7. Don’t publish in all three formats (skip the hardcover, if you can)
Publishing and printing a book in THREE formats is time-consuming and difficult. Avoid the hardcover, if you don’t need it. Yes, I was crazy and published in three formats: 1) hardcover, 2) softcover, and 3) eBook (which has to be compatible in a million readers: Kindle, Nook, iPad, iPhone, etc).
I needed to produce a hardcover bounded book as a keepsake for my community of survivors. I spent so much time on the printed hardcover. Publishing a hardcover book is time-consuming because it’s a different format, different ISBN number, different cover, etc. Did you know there’s a million types of dust jackets and bindings you can choose and they can make printing the book exorbitant? I could write a book about the complexities of printing hardcover. But it was relevant to my audience to have a bounded hardcover to keep. Here are some challenges I encountered with publishing in three formats:
- In the final proofreading, I found last-minute grammar errors — you will always find errors. In the last rounds, every error required changes to every file format. Even with five editors on this project, after print, I still found errors.
- In my first printing of the hardcover, the dust jacket cover was misaligned. It took 1–2 weeks of tweaking between the designer, printing company, and myself to get it fixed.
- The title on the binding did not print out correctly. I had to get that adjusted but it was after all the files were locked, so it was difficult.
- The ISBN number was mixed up between the 3 formats. Each format needs a different ISBN number and the softcover ISBN was inadvertently used in the hardcover. Fixing this was a back-and-forth process that was never-ending.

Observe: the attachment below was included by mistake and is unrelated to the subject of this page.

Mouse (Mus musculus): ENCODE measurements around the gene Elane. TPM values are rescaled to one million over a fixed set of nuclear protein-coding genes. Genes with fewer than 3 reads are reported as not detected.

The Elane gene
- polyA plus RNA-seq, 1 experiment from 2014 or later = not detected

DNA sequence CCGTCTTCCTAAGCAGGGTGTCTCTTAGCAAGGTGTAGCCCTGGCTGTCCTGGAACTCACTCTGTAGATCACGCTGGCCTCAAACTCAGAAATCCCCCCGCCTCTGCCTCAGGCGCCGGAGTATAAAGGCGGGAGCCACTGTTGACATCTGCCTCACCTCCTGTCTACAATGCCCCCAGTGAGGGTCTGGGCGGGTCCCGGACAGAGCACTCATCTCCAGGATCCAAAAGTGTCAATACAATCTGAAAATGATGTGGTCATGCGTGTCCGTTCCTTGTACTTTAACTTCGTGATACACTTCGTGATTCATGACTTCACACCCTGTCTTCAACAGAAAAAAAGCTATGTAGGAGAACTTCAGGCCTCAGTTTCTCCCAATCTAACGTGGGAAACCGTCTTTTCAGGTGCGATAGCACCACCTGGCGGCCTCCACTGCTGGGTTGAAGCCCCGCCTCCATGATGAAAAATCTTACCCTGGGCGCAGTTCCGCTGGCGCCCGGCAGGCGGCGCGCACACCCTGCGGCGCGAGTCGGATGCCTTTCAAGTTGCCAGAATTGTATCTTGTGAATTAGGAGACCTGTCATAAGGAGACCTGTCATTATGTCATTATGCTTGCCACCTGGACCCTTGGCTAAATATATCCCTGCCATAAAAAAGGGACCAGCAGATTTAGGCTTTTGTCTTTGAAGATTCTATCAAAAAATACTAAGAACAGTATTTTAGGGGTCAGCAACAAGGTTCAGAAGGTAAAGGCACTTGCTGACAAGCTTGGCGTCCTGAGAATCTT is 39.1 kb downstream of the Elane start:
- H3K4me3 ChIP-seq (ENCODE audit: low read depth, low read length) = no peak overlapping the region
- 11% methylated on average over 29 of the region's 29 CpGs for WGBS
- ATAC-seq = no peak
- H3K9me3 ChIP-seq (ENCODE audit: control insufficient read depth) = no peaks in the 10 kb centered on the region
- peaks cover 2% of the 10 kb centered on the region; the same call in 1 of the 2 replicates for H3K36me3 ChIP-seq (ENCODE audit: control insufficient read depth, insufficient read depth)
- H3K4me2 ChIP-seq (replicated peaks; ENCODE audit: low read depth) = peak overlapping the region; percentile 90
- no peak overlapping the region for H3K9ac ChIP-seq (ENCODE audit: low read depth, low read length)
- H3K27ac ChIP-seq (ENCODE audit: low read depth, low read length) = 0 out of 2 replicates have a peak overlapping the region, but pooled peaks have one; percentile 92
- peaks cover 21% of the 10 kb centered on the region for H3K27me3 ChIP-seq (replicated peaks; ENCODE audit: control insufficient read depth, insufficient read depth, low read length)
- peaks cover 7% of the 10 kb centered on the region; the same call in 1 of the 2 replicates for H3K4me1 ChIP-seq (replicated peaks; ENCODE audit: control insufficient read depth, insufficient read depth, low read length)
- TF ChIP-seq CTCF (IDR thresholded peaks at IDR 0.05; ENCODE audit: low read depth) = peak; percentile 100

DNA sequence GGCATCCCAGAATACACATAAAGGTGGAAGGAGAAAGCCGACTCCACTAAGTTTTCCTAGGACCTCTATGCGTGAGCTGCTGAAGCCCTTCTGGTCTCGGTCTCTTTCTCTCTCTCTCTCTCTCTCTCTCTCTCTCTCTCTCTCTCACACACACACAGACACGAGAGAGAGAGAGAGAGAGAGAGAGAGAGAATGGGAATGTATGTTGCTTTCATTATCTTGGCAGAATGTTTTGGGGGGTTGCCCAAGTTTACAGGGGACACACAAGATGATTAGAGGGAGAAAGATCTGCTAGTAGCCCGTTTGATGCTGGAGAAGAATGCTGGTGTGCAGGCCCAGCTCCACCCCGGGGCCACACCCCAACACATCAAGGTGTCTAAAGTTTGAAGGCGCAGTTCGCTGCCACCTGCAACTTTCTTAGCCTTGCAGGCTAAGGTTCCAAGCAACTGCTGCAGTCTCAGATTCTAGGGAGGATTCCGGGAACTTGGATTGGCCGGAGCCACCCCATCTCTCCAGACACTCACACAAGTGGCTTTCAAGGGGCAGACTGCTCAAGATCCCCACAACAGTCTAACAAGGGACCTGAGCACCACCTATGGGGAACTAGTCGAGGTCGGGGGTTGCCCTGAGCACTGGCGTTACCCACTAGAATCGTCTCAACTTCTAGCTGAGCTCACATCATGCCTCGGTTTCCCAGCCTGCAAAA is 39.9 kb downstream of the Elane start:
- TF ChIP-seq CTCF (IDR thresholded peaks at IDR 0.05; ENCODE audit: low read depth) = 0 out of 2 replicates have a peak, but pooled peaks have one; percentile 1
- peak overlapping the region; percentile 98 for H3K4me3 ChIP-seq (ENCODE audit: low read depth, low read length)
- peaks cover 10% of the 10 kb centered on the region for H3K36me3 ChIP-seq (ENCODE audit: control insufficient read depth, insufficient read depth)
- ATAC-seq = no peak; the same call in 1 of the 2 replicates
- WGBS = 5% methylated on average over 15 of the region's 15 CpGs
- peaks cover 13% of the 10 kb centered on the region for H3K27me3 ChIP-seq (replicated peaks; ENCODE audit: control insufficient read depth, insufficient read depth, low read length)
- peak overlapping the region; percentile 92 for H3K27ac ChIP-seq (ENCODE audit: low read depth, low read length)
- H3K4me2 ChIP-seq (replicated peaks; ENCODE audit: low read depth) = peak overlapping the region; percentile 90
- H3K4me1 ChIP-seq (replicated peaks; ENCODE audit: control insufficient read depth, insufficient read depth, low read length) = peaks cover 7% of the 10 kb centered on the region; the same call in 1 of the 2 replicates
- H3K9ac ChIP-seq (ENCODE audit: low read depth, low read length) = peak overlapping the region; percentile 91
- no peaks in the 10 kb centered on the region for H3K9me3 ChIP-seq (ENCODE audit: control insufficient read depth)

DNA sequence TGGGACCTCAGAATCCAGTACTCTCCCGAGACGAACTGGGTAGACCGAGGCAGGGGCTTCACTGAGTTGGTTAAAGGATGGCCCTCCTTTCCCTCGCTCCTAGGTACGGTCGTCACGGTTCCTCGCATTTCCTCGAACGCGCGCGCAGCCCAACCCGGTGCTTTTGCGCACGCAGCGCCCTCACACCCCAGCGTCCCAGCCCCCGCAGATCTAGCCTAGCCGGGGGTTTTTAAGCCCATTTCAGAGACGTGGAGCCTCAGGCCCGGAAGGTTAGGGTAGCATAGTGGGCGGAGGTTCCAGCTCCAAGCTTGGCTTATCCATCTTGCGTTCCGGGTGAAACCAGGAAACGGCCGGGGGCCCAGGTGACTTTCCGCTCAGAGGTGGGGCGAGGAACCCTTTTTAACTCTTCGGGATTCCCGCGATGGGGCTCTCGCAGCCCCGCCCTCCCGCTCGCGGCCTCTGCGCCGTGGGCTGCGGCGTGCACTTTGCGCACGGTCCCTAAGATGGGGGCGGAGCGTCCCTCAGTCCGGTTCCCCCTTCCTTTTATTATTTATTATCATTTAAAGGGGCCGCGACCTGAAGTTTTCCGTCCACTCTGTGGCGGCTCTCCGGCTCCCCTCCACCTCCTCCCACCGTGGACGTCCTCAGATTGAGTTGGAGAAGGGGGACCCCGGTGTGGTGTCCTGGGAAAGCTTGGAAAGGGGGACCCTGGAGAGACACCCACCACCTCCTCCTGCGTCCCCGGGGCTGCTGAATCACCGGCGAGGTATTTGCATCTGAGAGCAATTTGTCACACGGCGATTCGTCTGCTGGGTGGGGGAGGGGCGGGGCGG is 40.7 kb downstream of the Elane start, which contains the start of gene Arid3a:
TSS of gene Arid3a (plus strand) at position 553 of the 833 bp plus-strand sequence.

8. The cost to publish a book can be as low as $125 or as high as $50K
To get an basic book published (ebook only), at the minimum, you have to do buy a single ISBN for the ebook, which costs $125. That’s the minimal amount of money you need to spend to publish a book, but that will only be an electronic book for download and no formatting. Most people spend more than that to print softcover, format and edit. Another ISBN is needed for a printed softcover that will cost another $125. If you want to edit, format, design or print a softcover, your costs can go up to thousands. You decide how much to spend, but the basic entry into publishing a book is low, at only $125. My costs were on the higher end due to the subject of the book, and my audience.
9. Marketing the book is the big task that comes after it is published
Unless you are famous, the book doesn’t get onto shelves by itself. If you want it to be in a bookstore, you have to ask. Many bookstores will want to see the book first. Some will say no. But more stores than you think will accept your book. I was lucky. Nearly every bookstore said they would take the book. There was only one bookstore that said they could not put my book on their shelves due to some location criteria. I didn’t fret over that.
How well the book does is based on marketing and the weather! In many book events, attendance was high. In other events, attendance was so low that I almost cried. However, after the disappointments, I moved on and realized that many factors contribute to book signings. The biggest factor is the weather. If the weather is nice, people will not to a bookstore.